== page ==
You probably don’t need me to tell you that chupacabras (chupar  “to suck” + cabra “goat” = goat sucker) are mythical creatures that were first reported in Puerto Rico in the mid-90s and which pop culture in the US usually associates with Mexico and Texas. The nasty little fellows are known for sucking the blood out of livestock—particularly goats. But what I loved about the museum’s collection on the topic is that beer bottle in the top photo: Cucapá Chupacabras Pale Ale. I had never heard of it before.
Apparently it’s a Mexican craft beer marketed to Americans who want the rich flavor of goat’s blood in the form of a cold, refreshing ale. So…drink up!

Luchador Last Supper

Chris Parks’ skateboard deck art of Jesus and his apostles shown as luchadores is awesome! And just in time for Easter. (More and better photos here.)

What’s in My Bag?

There are a million and one ways of wasting time on the internet, but I find few as enjoyable and enlightening as watching Amoeba Records’ series “What’s in My Bag?”

(Venezuela’s Los Amigos Invisibles on a recent episode.)

Amoeba is, of course, the infamous California indy music store with locations in Berkley, San Francisco, and Hollywood. Each is gigantic (the SF store is in an old bowling alley) and filled to the gills with CDs, cassettes, records, DVDs, VHS tapes, and even laser discs. The selection is always deep and exotic—anyone could find at least one thing there that they’d like but have never heard before. That even goes for M.I.S.‘s Camilo Lara.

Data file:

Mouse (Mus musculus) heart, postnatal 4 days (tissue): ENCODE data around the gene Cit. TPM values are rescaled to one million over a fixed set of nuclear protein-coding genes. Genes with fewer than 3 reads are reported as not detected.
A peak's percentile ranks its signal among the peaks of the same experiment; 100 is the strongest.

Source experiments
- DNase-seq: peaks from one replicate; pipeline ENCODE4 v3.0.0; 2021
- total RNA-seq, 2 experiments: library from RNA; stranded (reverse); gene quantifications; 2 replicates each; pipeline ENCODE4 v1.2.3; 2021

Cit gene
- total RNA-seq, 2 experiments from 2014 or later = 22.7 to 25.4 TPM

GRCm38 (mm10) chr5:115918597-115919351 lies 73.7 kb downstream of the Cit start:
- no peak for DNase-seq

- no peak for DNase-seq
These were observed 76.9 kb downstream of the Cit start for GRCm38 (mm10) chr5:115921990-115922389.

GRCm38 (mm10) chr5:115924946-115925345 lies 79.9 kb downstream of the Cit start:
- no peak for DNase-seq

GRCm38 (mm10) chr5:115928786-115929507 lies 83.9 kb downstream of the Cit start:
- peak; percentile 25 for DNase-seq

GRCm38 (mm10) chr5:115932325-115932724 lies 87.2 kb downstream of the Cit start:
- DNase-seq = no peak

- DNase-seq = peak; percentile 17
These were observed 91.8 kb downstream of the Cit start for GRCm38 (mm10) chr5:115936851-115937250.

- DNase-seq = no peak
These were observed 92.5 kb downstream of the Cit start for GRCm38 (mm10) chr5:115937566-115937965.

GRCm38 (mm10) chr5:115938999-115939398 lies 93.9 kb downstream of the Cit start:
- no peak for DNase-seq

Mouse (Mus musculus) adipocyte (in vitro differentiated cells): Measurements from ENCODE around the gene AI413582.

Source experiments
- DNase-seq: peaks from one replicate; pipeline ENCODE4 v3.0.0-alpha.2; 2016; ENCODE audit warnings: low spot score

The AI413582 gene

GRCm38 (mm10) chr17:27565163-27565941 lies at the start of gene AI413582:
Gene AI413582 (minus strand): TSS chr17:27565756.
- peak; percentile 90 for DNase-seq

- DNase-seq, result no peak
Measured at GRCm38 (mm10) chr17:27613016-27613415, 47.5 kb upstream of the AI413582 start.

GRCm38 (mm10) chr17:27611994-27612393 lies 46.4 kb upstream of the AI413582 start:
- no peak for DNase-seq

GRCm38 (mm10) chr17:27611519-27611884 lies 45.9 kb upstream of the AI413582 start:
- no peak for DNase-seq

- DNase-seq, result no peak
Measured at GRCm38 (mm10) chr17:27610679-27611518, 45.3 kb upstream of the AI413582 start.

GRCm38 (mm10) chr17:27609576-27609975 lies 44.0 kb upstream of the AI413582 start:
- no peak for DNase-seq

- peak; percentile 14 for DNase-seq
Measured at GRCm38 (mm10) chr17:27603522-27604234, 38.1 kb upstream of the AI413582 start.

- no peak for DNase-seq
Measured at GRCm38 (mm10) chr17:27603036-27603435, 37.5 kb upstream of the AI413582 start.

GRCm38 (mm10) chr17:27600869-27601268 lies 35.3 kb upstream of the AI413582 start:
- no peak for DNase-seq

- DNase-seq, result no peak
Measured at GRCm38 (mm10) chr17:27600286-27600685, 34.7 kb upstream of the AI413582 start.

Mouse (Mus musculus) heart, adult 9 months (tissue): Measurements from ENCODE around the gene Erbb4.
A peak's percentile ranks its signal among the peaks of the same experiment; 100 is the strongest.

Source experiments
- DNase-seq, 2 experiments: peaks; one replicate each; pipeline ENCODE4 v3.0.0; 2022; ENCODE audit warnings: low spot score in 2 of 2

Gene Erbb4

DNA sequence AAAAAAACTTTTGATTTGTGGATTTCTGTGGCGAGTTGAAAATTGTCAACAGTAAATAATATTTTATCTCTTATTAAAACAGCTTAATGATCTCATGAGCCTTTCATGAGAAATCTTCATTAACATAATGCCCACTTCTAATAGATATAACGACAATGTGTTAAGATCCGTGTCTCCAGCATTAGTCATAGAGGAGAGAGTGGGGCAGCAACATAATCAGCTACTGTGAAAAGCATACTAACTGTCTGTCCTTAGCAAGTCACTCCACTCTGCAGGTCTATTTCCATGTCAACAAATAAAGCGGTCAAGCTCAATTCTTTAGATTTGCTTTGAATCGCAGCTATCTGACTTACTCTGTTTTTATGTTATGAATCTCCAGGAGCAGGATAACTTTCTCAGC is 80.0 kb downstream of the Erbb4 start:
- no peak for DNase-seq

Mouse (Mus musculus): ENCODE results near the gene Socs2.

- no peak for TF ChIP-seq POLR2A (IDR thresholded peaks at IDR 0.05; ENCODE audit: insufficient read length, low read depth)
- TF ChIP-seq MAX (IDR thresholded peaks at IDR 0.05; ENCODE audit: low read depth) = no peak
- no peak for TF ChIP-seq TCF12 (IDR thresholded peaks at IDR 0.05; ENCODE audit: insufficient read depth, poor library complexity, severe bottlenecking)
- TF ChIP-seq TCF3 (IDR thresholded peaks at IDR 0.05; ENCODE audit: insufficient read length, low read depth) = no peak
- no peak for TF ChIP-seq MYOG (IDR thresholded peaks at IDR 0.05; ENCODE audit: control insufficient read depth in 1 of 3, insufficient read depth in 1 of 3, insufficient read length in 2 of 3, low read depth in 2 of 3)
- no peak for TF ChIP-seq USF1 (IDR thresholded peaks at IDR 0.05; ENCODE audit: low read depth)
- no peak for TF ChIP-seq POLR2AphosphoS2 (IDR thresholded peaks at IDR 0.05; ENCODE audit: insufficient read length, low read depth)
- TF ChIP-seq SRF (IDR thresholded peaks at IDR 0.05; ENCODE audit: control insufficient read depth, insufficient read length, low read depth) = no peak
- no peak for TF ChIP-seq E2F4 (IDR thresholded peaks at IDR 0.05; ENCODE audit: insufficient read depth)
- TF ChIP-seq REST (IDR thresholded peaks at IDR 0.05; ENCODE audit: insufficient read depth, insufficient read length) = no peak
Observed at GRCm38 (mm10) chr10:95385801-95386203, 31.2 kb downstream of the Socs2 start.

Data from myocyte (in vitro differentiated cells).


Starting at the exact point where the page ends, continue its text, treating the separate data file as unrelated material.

“What’s in My Bag?” is simply someone from Amoeba with a camera grabbing a famous patron and having him or her show off what they’re buying. Baggists include everyone: cartoonist Joe MattElviraElijah WoodDuran Duran, Robb Reiner from Anvil, the Roots’ Questlove, and on and on. I’ve never learned as much about music history and celebrity taste as I have from watching this fabulous series. And speaking of fabulous, here’s Argentina’s Los Fabulosos Cadillacs (¡en español!)…

La Maldita Vecindad y los Hijos del Quinto Patio

Latin Jazz percussionist Poncho Sanchez

Pat Hoed…er, I mean Fantasma from the metal band Brujeria

Parroquia Santa Cecilia “Mexican Fish Fry”